## Math Whiz Breaks Calculation Record 391 391

keyshawn632 writes

*"The Associated Press reports that Gert Mittring, 38, needed only 11.8 seconds to calculate the 13th root of a 100-digit number in his head at a math museum in Giessen, a small town, located in western Germany. It's worth noting though that his feat will not be recognized by The Guinness Book Of World Records because of the difficulty of standardizing such mathematical challenges."*
## What? (Score:5, Insightful)

## Re:What? (Score:5, Interesting)

memorizea 22 digit number in four seconds (according to the article) so I'm sure he can take a similar time to juggle the numbers around in his head. Perhaps his mental algorithm focuses on certain numbers at a time so that he can handle it.## Re:What? (Score:4, Informative)

Notice it took him 44.7 seconds to calculate the square root of a six digit number, but only 11.8 seconds to calculate the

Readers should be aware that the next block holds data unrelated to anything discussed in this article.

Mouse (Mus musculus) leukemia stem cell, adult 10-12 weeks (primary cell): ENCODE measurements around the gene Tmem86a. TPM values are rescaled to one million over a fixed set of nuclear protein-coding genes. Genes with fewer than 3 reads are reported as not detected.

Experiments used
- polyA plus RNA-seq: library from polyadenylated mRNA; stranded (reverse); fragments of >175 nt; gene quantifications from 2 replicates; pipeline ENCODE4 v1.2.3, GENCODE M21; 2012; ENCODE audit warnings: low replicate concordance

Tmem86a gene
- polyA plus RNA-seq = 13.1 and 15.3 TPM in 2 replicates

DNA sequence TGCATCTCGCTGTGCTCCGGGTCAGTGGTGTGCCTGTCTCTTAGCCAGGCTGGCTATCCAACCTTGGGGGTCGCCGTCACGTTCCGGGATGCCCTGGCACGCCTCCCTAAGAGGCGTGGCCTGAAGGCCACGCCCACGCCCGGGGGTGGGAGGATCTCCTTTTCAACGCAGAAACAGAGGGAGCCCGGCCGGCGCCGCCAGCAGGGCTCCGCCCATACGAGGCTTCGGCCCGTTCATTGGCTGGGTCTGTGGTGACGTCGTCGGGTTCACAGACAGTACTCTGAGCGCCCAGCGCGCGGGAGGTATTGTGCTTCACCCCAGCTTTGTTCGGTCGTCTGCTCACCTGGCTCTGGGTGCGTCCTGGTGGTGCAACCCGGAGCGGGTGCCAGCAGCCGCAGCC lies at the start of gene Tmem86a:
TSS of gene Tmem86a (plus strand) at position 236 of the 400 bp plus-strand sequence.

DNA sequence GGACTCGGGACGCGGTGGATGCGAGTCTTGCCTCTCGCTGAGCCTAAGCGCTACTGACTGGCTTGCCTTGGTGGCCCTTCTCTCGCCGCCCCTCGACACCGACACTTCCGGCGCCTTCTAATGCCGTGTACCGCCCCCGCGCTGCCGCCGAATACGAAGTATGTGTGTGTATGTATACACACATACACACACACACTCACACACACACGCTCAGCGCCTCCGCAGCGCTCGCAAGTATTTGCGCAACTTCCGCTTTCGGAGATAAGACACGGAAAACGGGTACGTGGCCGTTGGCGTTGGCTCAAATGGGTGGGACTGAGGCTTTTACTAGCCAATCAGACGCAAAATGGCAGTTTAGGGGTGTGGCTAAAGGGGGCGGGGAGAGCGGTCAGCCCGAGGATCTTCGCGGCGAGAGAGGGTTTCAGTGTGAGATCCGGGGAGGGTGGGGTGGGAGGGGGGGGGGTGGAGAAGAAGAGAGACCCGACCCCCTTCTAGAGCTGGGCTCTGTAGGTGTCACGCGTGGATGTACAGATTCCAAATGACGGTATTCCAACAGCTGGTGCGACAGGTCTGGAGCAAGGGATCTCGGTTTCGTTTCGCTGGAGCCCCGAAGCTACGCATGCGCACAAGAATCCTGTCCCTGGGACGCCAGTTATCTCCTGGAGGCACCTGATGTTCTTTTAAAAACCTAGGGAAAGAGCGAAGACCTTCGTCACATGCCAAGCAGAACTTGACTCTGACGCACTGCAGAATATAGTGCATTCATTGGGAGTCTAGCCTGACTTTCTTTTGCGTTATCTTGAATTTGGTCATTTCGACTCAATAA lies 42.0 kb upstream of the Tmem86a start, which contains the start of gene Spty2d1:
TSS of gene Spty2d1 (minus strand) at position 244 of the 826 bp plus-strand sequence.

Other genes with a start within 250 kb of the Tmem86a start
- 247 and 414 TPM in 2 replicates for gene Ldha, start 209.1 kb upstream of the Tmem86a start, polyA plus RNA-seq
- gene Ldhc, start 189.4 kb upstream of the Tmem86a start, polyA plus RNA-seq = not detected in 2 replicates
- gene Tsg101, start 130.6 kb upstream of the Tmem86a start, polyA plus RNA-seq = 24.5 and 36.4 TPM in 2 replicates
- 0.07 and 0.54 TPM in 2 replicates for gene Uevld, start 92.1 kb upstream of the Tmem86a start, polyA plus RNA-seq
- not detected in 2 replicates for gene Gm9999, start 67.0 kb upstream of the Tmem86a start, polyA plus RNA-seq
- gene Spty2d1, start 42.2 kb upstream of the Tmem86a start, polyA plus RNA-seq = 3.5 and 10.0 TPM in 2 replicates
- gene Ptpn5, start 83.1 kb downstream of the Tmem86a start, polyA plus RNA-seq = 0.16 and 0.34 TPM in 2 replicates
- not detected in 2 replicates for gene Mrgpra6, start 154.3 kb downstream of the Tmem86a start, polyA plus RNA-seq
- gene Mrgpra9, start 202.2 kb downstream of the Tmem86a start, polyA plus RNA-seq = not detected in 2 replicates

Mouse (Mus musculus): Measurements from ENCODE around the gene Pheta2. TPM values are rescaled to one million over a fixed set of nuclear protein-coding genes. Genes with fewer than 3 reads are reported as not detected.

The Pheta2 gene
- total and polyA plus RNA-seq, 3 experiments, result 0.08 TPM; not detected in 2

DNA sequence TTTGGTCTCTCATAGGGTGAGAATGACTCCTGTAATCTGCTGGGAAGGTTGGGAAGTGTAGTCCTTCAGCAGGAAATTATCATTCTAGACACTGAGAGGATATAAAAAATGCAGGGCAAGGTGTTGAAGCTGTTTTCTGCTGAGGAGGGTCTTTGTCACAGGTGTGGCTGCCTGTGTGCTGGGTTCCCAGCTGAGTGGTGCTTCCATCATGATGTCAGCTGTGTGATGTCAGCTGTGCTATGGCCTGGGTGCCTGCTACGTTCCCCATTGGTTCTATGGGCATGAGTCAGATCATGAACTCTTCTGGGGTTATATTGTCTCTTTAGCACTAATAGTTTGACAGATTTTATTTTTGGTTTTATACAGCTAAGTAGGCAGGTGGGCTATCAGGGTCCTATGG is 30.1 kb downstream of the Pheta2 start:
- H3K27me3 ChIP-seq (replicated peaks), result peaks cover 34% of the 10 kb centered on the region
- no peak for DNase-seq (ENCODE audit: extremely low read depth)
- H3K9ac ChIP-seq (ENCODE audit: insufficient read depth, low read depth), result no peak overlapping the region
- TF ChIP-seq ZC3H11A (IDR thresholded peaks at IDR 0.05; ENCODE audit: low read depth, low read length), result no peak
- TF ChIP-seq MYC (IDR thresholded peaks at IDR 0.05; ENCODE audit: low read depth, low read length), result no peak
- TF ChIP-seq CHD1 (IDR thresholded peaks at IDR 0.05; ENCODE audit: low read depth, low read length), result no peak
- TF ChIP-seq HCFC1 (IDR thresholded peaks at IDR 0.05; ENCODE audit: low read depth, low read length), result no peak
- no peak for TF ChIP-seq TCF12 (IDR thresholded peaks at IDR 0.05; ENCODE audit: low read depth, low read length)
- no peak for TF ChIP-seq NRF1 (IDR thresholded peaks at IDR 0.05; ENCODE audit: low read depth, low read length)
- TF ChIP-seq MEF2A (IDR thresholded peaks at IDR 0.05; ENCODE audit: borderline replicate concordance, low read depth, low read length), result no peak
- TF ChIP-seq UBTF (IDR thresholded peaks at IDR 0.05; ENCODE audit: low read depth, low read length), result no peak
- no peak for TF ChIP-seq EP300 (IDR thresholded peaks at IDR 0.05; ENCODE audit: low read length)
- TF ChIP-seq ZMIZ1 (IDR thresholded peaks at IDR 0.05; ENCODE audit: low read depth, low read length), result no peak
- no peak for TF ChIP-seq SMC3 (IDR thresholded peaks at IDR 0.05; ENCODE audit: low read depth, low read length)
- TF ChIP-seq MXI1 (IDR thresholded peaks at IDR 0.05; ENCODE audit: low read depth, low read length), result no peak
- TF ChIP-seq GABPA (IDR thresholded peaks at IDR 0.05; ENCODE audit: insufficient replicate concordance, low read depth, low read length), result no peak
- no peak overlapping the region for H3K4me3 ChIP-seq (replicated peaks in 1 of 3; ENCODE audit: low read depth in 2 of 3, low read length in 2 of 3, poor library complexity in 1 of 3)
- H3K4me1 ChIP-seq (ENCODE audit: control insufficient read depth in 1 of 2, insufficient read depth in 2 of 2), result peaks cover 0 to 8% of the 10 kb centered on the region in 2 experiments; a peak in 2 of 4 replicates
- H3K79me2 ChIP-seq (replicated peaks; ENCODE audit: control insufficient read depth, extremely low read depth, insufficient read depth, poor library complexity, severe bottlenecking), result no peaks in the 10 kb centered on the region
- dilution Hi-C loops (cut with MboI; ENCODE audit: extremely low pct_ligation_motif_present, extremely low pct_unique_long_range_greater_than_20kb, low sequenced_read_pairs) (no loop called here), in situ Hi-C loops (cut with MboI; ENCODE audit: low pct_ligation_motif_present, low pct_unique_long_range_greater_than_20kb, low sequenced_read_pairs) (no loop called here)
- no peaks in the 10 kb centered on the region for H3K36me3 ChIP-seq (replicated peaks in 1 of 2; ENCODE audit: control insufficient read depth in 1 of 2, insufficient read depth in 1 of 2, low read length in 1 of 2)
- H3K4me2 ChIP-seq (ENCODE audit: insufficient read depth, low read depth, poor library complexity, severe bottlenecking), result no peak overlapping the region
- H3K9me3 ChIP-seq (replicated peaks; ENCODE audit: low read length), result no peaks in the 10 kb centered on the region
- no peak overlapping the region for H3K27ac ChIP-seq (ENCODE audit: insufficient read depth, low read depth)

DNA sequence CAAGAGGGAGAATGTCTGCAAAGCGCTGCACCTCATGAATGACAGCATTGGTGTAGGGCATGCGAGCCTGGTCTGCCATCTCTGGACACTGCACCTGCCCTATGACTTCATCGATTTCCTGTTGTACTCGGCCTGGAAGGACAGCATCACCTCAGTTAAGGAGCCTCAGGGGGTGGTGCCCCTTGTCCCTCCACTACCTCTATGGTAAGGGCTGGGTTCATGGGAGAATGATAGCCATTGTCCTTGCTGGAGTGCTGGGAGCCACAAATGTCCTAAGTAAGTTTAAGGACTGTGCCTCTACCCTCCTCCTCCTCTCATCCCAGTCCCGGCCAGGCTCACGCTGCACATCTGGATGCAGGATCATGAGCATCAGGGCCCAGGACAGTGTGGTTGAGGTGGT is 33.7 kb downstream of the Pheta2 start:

13throot of a100digit number!!!!He also calculated the 23rd root of a 200 digit number in 40.83 seconds.

## Re:What? (Score:3, Interesting)

Show me any 13th power of an integer and I can immediately tell you the final digit of the root. Similarly with 5th powers and 9th powers. But square roots of non squares don't give so many tricks.

## Re:What? (Score:3, Interesting)

## Re:What? (Score:3, Insightful)

## Re:What? (Score:4, Informative)

## Re:What? (Score:5, Funny)

To memorize 22 digits, this guy takes ~4 seconds. So for 100 digits that would take about 18 seconds.

Now I forgot, he did what in 11.8 seconds

## Re:What? (Score:3, Funny)

## Re:What? (Score:3, Funny)

Having such a memory leads to other problems:

a) She will expect you to remember her birthday/holidays

b) She will know you will remember all the dumb things she said the last time you got in a fight

c) She will know you are smart enough to balance the checkbook (less money for her!)

My advice: Play dumb. It turns them on for some reason.

## Roomie in College (Score:5, Interesting)